Friday, April 25, 2014
Best Graphic Novel about Japanese History ever!
Mizuki, Shigeru (2013) Showa 1926 -1939: A History of Japan Canada: Drawn and Quarterly.
I never really thought about it. Why did Japan join with Germany and Italy to fight against America and the European Allies in World War Two. I mean, I wasn't aware of any particular grievances that Japan might have had that would prompt something like the attack on Pearl Harbor.
In this brilliant (and rather weighty at 533 pages) volume, Shigeru Mizuki puts that decision in context by giving details about Japans economic and political struggles in the years leading up to the war -- including the rise of a new kind of nationalism. Mizuki alternates between chapters that read a bit like traditional expository history texts and those that are more like Mizuki's memories of being a child during that time. Over the course of the book, this has the effect of giving the reader both an overview of the bigger picture stuff, and a clear empathic connection with the everyday people who are affected by the political and economic decisions of the leaders of Japan and other nations.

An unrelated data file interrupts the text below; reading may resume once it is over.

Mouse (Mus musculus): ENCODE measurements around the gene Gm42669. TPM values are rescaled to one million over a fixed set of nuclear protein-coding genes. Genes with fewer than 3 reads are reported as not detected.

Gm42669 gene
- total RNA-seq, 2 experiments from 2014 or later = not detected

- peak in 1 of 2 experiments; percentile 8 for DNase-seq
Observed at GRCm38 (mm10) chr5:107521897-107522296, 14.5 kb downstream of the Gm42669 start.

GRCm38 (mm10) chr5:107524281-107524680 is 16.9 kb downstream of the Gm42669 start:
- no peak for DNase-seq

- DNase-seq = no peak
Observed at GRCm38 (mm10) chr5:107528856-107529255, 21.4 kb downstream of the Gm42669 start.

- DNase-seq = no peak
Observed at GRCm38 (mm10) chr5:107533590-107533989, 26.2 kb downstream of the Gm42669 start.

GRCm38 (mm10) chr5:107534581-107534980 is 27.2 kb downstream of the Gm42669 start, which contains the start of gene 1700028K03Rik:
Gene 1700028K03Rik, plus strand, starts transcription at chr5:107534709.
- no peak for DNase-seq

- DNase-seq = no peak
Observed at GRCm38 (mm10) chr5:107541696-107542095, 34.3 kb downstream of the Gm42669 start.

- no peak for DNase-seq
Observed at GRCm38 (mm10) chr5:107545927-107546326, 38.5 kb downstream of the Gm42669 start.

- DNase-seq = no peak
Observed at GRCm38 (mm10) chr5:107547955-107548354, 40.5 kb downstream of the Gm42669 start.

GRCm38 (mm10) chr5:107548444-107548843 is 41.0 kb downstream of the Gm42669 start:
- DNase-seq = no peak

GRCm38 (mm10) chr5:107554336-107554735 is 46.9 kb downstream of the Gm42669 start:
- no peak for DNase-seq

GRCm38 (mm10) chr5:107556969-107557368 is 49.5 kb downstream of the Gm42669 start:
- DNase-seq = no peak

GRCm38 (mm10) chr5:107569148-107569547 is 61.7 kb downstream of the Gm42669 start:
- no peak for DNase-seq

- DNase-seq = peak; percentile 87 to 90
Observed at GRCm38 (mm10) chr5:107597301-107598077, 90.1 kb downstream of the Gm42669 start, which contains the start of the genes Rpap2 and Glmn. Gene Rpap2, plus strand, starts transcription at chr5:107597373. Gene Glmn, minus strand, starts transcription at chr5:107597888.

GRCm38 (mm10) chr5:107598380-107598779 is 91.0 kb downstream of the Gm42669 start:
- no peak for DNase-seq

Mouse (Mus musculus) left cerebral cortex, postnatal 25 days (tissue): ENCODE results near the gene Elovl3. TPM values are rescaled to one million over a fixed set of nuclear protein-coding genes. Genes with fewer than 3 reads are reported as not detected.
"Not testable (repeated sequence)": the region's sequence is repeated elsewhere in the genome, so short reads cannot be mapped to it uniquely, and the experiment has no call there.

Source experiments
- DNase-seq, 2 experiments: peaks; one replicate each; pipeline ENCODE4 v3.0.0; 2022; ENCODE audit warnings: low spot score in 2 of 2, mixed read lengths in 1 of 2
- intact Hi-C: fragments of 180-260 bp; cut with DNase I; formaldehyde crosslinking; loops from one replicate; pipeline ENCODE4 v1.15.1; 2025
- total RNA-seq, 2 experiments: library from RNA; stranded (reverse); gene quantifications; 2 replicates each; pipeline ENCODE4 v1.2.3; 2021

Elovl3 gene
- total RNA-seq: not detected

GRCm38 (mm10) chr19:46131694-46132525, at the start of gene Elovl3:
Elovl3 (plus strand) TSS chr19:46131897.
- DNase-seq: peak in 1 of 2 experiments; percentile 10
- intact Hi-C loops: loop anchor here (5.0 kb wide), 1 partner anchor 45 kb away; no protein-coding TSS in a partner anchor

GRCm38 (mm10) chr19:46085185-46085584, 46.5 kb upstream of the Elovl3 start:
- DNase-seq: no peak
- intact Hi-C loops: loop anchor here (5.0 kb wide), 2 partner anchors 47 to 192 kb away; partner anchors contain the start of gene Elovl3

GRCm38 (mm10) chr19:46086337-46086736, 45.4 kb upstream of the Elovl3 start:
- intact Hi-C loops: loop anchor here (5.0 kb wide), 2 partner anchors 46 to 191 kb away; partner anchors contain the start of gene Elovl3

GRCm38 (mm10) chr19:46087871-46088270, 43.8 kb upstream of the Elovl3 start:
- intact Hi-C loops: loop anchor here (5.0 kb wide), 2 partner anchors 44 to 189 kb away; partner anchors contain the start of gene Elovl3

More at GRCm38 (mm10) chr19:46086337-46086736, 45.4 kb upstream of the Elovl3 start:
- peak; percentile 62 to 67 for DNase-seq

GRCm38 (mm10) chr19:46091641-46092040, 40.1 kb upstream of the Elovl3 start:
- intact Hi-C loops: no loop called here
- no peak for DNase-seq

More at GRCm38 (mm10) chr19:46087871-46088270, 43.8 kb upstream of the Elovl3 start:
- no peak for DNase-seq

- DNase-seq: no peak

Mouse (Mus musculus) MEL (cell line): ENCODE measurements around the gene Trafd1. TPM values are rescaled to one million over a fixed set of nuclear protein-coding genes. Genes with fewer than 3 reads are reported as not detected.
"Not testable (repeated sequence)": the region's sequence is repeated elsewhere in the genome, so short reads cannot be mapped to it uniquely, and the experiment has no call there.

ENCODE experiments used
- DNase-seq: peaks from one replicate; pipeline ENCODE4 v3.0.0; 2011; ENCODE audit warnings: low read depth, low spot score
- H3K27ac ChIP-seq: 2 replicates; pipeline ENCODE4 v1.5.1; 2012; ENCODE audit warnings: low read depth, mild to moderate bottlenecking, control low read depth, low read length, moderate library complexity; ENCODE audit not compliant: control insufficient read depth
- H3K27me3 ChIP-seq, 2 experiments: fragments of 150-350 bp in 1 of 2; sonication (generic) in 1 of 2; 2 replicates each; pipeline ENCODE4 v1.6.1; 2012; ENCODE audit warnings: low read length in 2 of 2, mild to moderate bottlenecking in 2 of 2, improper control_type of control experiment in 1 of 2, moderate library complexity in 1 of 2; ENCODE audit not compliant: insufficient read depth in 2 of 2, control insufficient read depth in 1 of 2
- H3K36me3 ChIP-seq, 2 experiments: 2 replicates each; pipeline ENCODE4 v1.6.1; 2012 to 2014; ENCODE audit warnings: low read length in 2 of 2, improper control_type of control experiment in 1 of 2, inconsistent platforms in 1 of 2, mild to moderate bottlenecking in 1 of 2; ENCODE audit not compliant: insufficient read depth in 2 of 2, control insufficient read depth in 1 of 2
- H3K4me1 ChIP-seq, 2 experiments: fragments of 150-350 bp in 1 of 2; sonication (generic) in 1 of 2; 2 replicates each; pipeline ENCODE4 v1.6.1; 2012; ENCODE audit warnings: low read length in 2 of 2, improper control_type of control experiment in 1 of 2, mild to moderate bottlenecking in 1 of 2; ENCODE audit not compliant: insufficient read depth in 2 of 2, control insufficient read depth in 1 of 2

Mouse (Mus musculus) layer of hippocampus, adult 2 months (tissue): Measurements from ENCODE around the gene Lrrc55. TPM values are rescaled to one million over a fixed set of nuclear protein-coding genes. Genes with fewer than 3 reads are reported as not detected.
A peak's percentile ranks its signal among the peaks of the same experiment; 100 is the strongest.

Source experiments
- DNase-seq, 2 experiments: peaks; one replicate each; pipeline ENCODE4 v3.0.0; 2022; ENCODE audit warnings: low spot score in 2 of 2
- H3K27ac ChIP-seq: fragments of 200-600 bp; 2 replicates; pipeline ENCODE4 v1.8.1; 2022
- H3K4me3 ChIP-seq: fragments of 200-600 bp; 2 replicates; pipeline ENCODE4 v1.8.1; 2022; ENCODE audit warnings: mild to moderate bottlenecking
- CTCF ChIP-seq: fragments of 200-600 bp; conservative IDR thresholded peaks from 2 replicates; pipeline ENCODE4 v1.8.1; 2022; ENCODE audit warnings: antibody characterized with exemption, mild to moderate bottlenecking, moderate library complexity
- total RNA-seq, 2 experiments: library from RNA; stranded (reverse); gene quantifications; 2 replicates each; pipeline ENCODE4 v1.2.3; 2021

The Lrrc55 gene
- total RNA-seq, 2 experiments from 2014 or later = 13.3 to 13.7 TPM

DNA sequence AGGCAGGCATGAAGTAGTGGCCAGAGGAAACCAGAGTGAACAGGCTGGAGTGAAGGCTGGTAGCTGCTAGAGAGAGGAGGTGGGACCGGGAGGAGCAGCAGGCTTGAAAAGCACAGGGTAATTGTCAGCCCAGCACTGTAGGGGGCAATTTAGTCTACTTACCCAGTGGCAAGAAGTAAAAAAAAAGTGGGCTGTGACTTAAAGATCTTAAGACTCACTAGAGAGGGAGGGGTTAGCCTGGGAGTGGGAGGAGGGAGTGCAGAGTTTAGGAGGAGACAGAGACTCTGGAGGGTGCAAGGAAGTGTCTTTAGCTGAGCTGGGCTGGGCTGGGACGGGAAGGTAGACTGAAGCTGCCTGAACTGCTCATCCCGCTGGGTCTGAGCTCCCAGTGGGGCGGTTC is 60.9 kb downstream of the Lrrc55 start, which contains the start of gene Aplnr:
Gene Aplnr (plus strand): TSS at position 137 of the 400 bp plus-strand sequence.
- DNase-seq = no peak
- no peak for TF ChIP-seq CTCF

This book is written in manga style (it reads left to right and uses some of the symbols and conventions of manga). It takes an adjustment if you are not used to reading Manga, but it usually just takes me a couple of page and I forget that I am doing anything different. (I don't usually read manga -- not because I dislike it, but because it is all I can go to keep up with traditional graphic novels. There is just too much manga for me to ever hope to catch up on. Sigh.)
The artwork is beautiful. Mizuki uses mostly pen and ink but combines different styles and sometimes uses photographs in combination with his drawings. The effect can be breathtaking.
Mizuki seems to be a remarkable historian. The book contains enough footnotes to satisfy even the most intense history professor and the book does a nice job of providing chances for students to contextualize, think critically about the sources of information, and contrast different points of view.
Over the course of the 533 pages, Mizuki includes a handful of vulgar moments (mostly when recollecting his middle school years. This includes some mildly offensive language and a scene where some immature boys play interact with their own defecation. None of that should be too much a problem for the high school reader (and this book would be a difficult haul for anyone younger than a freshman.) If you teach History of English, this would be a good one to get hold of.